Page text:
Don't Flock to the Wrong Safe Haven
The Fed is presently responsible for purchasing 70% of U.S. Treasury debt issuance. Are we to imagine that sufficient buyers await to fill that void immediately upon termination of the $600 billion QEII program? Of course no such buyer/s exist to smoothly absorb the slack, and to make matters worse one of our leading foreign creditors (Japan) will not exactly be in buying mode. It's a nightmare scenario for bonds, and it's why PIMCO pulled out of Treasuries entirely.
Under the circumstances, they are no safe haven. Even if Bernanke decides to pass the baton straight to himself with a QEIII, the resulting loss of confidence in the dollar and the expectation of true hyperinflationary scenarios would lead prospective buyers to shop elsewhere for their safe haven assets ... and gold and silver will continue figuring into those calculations with greater visibility amid a fresh surge in prices.
Gold and silver in this environment present a far greater safe haven than do Treasury bonds. Those who make this realization sooner rather than later will avoid being burned by one of the greatest potential bubbles of our lifetimes. Buy gold, silver, and related equities.
The case against Treasuries
Amid Tuesday's global market retreat triggered by the series of devastating events impacting Japan (the world's third largest economy), a move into Treasuries appears counter-intuitive on multiple levels. For starters, consider that noted bond trader Bill Gross revealed a complete liquidation of U.S. Treasury bond exposure from PIMCO's $237 billion Total Return Fund just days before the magnitude 9.0 earthquake and resulting tsunami struck Japan last Friday. Explaining this rather unconventional move, Gross posed the rhetorical question referring to the looming termination of the Fed's $600 billion QEII program of direct Treasury bond purchases: "Who will buy Treasuries when the Fed doesn't?"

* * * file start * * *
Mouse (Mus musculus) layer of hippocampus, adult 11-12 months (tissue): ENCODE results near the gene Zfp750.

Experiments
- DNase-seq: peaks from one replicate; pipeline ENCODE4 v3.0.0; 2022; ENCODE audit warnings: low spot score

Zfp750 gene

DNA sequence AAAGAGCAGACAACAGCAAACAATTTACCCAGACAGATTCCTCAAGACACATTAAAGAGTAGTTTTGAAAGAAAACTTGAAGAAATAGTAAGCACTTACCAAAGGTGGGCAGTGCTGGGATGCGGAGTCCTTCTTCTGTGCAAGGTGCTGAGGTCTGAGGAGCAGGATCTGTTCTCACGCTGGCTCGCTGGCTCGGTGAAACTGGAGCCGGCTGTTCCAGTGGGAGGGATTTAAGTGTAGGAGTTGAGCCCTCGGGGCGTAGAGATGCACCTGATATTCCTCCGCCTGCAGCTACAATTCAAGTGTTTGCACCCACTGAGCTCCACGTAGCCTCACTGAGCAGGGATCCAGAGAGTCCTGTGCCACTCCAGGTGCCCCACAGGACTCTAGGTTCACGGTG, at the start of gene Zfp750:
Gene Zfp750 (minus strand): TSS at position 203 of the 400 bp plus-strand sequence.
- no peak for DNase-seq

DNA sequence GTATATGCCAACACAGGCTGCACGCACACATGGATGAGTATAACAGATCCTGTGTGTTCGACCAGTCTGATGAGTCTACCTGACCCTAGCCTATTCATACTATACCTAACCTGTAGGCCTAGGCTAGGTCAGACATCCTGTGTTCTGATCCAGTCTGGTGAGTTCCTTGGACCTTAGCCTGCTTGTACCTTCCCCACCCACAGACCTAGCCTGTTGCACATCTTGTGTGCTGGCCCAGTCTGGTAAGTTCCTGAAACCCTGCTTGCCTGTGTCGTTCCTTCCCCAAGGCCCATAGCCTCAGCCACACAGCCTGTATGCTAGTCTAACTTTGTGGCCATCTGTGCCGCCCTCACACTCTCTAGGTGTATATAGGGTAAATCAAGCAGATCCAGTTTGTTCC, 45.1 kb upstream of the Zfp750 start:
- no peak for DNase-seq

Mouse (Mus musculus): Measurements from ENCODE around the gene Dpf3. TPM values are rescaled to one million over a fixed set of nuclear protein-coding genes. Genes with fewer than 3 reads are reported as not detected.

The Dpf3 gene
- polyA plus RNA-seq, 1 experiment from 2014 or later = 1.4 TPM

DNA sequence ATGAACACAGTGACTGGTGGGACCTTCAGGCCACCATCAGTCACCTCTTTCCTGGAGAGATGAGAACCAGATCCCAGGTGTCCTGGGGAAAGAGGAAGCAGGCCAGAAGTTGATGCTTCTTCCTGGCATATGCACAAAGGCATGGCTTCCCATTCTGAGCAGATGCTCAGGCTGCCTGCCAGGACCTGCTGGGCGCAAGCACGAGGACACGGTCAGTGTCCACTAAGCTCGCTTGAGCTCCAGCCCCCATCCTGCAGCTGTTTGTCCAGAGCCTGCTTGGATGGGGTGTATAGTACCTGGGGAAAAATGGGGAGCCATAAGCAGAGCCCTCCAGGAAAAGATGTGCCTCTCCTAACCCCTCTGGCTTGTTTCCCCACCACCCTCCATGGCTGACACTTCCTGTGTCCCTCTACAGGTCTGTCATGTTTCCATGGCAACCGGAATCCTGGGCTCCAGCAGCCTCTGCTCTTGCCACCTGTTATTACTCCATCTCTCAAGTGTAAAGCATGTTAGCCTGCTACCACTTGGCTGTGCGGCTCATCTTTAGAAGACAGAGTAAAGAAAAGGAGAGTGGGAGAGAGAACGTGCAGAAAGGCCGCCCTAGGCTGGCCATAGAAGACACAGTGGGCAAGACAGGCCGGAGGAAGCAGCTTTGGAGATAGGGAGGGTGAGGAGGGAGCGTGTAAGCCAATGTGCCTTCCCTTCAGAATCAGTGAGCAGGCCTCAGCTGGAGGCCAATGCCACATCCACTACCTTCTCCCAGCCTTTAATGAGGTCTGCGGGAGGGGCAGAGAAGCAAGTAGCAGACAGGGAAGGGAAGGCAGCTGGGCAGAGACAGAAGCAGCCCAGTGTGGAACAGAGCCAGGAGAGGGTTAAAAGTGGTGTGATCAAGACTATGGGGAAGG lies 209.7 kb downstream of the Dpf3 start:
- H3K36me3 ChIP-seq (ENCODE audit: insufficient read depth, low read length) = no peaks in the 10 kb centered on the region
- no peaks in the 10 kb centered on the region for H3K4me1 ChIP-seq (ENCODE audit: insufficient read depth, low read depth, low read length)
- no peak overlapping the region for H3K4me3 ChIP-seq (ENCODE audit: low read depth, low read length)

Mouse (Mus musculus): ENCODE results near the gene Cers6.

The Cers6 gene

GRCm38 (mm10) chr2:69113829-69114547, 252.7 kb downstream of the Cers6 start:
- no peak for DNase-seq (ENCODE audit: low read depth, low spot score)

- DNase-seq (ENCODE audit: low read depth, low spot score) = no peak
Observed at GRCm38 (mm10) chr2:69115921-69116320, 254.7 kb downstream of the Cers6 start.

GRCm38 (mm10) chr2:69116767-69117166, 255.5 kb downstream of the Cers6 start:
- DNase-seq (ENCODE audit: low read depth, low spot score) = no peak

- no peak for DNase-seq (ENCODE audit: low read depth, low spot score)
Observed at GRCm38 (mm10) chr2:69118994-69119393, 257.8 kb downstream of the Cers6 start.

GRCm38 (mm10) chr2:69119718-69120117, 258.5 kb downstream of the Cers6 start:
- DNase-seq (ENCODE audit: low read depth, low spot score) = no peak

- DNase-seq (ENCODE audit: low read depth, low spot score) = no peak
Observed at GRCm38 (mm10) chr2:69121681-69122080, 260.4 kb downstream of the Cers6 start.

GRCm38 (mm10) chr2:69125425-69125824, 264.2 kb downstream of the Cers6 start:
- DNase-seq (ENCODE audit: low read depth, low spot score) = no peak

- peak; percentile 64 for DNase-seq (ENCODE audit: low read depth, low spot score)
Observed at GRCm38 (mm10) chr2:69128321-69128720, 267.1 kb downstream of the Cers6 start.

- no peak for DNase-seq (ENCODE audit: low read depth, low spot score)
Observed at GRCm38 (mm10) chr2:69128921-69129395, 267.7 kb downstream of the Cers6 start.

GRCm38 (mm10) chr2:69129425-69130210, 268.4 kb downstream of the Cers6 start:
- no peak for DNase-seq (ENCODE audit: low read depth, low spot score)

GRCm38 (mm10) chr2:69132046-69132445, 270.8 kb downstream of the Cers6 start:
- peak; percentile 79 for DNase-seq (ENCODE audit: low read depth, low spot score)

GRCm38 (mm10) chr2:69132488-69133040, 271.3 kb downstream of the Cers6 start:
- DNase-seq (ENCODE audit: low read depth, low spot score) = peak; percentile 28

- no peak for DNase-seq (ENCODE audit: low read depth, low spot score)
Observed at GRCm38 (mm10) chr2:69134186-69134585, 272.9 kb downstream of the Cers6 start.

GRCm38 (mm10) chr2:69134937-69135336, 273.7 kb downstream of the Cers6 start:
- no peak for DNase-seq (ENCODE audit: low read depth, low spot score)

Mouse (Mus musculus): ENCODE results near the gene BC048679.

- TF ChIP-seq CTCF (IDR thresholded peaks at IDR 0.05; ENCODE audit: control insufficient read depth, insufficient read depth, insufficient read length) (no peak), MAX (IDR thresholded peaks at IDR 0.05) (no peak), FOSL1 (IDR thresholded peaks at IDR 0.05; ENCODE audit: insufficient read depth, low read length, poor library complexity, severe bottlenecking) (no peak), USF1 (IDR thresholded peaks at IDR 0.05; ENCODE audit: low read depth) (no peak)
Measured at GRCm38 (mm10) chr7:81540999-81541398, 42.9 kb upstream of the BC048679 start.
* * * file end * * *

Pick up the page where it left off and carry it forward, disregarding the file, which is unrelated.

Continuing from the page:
Treasury secretary Tim Geithner sought to reassure markets Tuesday by opining that Japan would not need to liquidate Treasury holdings to fund response and reconstruction efforts, but that frankly skirts the larger question of whether reduced Japanese demand for U.S. debt may exacerbate an already difficult transition from the QEII program (under which the Fed has purchased some 70% of all U.S. debt issuance).
Furthermore, because I believe that U.S. economic recovery was already skating on perilously thin ice, I agree with economist Robert Shiller that quake-related interruption to Japanese economic activity could prove something of a tipping point for world markets. I submit, further, that these events may reawaken stimulus-sedated distress in debt-burdened economies like the United States, the United Kingdom, and Europe. Facing the likely prospect that demand for Treasuries will be wholly insufficient to replace the Fed's dominant share of current bond purchases -- as paired with potential stock market declines, rising gasoline prices, and other potential follow-on impacts of the disaster -- I consider additional rounds of quantitative easing to be a foregone conclusion. When state and municipal budget shortfalls and unfunded pension liabilities truly exert their pressures upon the domestic U.S. economy, I believe Ben Bernanke will continue to respond the only way he knows how: by firing up his helicopter yet again.
The safest havens
In the final tally, the long-standing reign of the U.S. dollar as the world's dominant reserve currency appears locked in a steady decline. Meanwhile, nations like China with tremendous reserve balances are eager to build their allocations to gold over time, and broad-based retail investment demand across Asia has continued to pressure available global supply (especially with respect to silver). Silver is ultimately tethered to gold, as if by the stretchy cord of a slingshot. These ancient currencies are immune to impairment by debt, and to devaluation through reactive monetary policies. Contrary to Treasury bonds, the anticipated inflationary impact of those monetary policies actually enhances the allure of gold and silver. Should deflation rule the day as some fear possible, then the Fed's proven track record of massive interventions stands as a golden backstop. Critics of gold and silver enjoy teasing the apparent contradiction, but no matter whether Fools seek shelter from inflation or deflation, precious metals offer the rational safe haven.